A study published yesterday by Georgetown University concludes that the reality of who gets sued for eviction in D.C. is a racial and economic justice issue.
The study, based on court data from 2014-2018, shows that both eviction filings and actually carried-out evictions disproportionately impact households in Wards 7 and 8, and that there is a positive correlation between the number of eviction cases filed per renter and the share of Black residents in a census tract.
The researchers’ findings paint a picture of a small number of landlords using the courts to collect rent from the most economically burdened D.C. residents. Landlords file an average of 32,000 eviction cases each year, impacting 18,000 unique households, or 11 percent of all District renters. 93% of eviction cases filed were for nonpayment of rent. The amount of rent sought (on average) was just $1,207 -- less than the median monthly rent of $1,487 for D.C. In 2018, nearly half (47%) of the eviction cases were filed by just 20 landlords, even though they owned only 21% of all rental units. Nearly a quarter (23%) of the cases filed were against renters who receive some kind of subsidy.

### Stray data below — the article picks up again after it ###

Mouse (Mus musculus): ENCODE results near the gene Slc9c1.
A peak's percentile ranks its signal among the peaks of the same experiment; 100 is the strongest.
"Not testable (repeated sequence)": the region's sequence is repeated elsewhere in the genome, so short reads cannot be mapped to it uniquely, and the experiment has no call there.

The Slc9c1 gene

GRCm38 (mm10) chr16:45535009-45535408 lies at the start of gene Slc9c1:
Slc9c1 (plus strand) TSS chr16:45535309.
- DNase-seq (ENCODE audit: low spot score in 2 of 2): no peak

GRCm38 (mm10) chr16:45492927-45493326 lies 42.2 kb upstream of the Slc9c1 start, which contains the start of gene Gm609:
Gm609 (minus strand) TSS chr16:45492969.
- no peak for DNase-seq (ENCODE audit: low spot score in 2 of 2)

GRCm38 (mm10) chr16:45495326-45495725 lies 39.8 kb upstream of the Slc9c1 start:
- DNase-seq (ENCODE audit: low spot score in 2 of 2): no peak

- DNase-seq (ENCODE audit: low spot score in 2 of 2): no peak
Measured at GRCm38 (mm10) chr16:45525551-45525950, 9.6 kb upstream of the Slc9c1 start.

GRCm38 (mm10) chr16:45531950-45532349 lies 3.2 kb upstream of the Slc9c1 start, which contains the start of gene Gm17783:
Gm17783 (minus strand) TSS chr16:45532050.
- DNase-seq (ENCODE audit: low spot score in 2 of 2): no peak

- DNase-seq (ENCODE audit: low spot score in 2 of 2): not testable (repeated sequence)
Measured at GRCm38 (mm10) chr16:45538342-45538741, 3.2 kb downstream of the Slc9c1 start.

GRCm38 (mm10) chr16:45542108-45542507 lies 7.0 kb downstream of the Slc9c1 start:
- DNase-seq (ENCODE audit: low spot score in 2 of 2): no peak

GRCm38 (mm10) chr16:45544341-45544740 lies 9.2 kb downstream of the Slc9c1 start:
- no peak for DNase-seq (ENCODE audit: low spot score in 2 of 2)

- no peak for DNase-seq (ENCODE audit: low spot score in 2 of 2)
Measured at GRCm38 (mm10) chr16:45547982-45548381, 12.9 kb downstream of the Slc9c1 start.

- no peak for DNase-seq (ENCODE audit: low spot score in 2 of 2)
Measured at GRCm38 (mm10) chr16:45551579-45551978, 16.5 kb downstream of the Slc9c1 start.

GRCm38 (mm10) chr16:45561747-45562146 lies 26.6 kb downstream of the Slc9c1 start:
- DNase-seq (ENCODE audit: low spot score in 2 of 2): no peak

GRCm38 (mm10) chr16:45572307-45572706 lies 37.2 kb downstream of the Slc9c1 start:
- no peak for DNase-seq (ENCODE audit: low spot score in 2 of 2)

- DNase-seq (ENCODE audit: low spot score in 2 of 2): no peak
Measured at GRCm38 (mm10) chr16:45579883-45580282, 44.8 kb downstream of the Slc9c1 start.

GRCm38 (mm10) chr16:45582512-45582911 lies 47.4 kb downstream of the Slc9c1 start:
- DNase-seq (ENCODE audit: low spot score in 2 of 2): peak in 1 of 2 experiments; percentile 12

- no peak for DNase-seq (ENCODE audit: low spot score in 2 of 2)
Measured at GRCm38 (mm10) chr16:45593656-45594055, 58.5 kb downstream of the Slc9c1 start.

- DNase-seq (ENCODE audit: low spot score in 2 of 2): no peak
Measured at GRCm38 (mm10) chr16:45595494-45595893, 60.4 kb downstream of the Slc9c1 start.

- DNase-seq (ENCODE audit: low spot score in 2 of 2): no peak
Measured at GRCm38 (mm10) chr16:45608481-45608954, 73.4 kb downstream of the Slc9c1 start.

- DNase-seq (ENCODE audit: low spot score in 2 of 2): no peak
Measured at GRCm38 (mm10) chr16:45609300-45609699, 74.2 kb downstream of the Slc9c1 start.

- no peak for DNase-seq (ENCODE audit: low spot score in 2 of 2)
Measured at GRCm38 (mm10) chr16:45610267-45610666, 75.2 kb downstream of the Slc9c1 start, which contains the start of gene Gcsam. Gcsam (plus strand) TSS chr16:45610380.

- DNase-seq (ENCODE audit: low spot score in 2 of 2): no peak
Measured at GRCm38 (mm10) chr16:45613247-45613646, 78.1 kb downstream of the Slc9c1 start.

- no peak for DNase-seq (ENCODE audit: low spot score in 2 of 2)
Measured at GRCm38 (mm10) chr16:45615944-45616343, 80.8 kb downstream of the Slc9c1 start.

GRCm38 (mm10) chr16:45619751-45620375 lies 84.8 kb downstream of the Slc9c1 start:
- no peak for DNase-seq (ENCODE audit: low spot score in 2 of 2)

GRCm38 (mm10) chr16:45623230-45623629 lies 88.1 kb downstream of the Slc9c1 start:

The study comes at a moment of public reckoning over racial and economic justice heightened by the devastation of the COVID-19 pandemic. This week, the D.C. Council took steps to temporarily address some of the problems highlighted by the Georgetown study, including legislation to seal certain past eviction records and policies to combat “sewer service” (where tenants never even get notice of an eviction case against them until it is too late). Legal Aid urges the Council to permanently enact the Eviction Record Sealing Authority Amendment Act and the Fair Tenant Screening Act.
The study concludes that lasting solutions are needed to fix the inequities of the current system. It recommends policies to disincentivize landlords from using the courts as a means to collect rent (such as prohibiting filing an eviction case for tenants who owe less than $600), ensuring that tenants have access to a lawyer, and greater investment in long-term rental assistance programs.